The former Campaign deputy editor Jeremy Lee gives us the inside track on the stories that have got the ad industry talking.
It’s very easy to criticise Sir Martin Sorrell and his eye-watering salary. It’s very easy and it’s also absolutely right.
Given that the wider industry has made great advances in showing that it is a 'force for good' (although its soul searching, if not its action, over diversity looks like it will continue for some time), Sorrell’s estimated £70m 2016 pay cheque is in danger of putting this good work back further.
Sorrell’s defenders quite rightly point out that his remuneration scheme is based on tough targets that are dependent on the growth of the company. And few can dispute that WPP has been a great British success story – the company defends the pay cheque, which includes a share award, with the fact that its share price has grown by 98 per cent over the past five years. There’s little doubt that a large part of this is down to Sorrell’s hands-on approach and business nous – and all credit to him for that.
And yet, and yet. Having trousered more than £150m since 2010, the sheer size of this award just looks like crass vulgarity at a time when most of the rest of the country has yet to loosen its belt from the 2008 crash. For those pressure groups that see advertising as a venal and morally bankrupt business that is more concerned with the bottom line than the greater good, this will just add grist to their mill. And that would be a disservice.
There are so many good, clever, thoughtful – idealistic even – people in the industry who do not, as Sorrell is putting on such a convincing show of appearing to do, just care about the money in their pockets. It’s why so many devote their creative and intellectual efforts to good causes beyond their day jobs of promoting consumer choice – whether that is pro bono work for charities or the usually unsung projects helping the less fortunate in their local communities.
Either way, Sorrell is likely to face off dissent at his remuneration package at the WPP AGM for the fifth consecutive year, and that looks like he either doesn’t listen to complaints that he is greedy or he doesn’t care. Given that at the 2012 AGM he spent two hours justifying his achievements for the £22m he received that year, shareholders should brace themselves for an even longer afternoon.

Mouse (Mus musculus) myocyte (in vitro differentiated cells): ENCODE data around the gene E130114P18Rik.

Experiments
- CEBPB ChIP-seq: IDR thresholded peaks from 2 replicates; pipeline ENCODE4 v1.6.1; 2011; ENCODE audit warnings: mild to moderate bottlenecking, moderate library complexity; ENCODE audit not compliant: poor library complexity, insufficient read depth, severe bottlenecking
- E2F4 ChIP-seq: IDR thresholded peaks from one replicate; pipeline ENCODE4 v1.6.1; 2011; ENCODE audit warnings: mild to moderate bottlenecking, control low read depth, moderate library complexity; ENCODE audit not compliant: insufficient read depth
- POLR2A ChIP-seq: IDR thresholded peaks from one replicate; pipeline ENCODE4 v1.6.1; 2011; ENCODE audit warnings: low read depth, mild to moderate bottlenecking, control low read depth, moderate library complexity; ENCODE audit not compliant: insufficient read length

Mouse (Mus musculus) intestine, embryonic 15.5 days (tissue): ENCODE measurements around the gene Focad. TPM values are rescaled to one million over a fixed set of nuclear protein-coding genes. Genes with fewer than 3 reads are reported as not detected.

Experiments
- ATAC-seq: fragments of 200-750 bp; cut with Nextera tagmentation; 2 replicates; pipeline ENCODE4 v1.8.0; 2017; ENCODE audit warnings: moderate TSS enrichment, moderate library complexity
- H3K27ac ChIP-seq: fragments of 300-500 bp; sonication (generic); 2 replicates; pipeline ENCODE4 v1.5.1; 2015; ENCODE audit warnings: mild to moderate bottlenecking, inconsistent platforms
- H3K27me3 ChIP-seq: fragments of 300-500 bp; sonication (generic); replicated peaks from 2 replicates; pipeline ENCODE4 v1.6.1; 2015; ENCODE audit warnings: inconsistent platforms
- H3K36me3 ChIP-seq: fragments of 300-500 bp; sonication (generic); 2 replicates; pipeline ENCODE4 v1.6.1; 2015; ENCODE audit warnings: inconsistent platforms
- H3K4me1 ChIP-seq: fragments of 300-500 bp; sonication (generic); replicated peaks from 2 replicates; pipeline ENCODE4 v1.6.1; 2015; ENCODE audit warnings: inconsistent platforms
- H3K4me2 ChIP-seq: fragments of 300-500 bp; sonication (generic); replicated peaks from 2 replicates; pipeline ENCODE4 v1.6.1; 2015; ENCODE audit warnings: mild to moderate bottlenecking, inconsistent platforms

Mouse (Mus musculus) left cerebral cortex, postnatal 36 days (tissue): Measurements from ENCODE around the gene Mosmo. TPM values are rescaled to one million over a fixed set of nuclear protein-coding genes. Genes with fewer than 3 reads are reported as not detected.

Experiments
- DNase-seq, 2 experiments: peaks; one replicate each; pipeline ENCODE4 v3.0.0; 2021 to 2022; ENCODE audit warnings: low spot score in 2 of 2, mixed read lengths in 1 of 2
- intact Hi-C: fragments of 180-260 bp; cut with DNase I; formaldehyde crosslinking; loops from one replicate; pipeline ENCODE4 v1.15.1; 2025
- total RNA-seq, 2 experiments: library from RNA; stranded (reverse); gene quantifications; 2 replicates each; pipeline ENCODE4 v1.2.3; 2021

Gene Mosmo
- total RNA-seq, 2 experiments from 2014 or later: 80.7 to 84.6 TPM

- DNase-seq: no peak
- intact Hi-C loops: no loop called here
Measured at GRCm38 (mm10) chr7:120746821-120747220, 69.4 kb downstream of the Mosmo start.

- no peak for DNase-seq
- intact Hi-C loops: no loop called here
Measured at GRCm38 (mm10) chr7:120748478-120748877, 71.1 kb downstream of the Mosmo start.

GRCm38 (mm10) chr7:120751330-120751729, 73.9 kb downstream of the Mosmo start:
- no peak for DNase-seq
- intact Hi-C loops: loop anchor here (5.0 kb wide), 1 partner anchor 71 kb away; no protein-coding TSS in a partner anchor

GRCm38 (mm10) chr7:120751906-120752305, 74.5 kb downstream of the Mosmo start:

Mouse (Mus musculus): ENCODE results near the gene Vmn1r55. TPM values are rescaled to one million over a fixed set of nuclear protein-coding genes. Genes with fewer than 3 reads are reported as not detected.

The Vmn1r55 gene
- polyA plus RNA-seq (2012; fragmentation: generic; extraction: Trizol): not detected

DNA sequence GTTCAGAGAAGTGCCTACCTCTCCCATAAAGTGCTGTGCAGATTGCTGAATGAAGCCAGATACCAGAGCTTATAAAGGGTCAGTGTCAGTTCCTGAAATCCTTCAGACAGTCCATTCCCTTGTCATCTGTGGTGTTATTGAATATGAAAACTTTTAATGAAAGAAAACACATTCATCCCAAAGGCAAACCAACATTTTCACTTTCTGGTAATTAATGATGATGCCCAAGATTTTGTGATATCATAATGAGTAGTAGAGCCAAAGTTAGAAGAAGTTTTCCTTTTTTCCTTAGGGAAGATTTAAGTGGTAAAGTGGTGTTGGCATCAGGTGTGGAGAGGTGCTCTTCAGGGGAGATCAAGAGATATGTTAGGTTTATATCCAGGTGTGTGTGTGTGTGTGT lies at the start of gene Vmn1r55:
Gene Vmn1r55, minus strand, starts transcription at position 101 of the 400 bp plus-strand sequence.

It’s little wonder when you read such headlines of corporate excess that advertising is held in such little regard in some quarters that groups such as Brandalism are targeting agencies by inviting staff to ‘switch sides’ and use their skills to fight poverty and inequality. The flyposters outside agencies including Abbott Mead Vickers BBDO and Ogilvy & Mather may have been little more than a stunt but demonstrate the contempt – or the lack of understanding – the advertising industry sometimes faces.
But then, Sorrell doesn’t think the advertising industry exists. Speaking at the Guardian’s Changing Media Summit last week, he said that the industry needed a rebrand and that the availability and impact of data meant a profound change to the way that creativity was born. That’s another debate that’s set to continue to rumble on and on ad nauseum.
While brilliant examples of data-informed creativity might still be few and far between, there’s little doubt that Sorrell has used data extremely cleverly in a personal capacity to maximise his bonus in WPP’s long-term bonus scheme. Whether he analyses the psychological or emotional data collected from WPP shareholders at the AGM later this year to inform his future salary, we can only speculate.
Follow Jeremy on Twitter @JezzaLee
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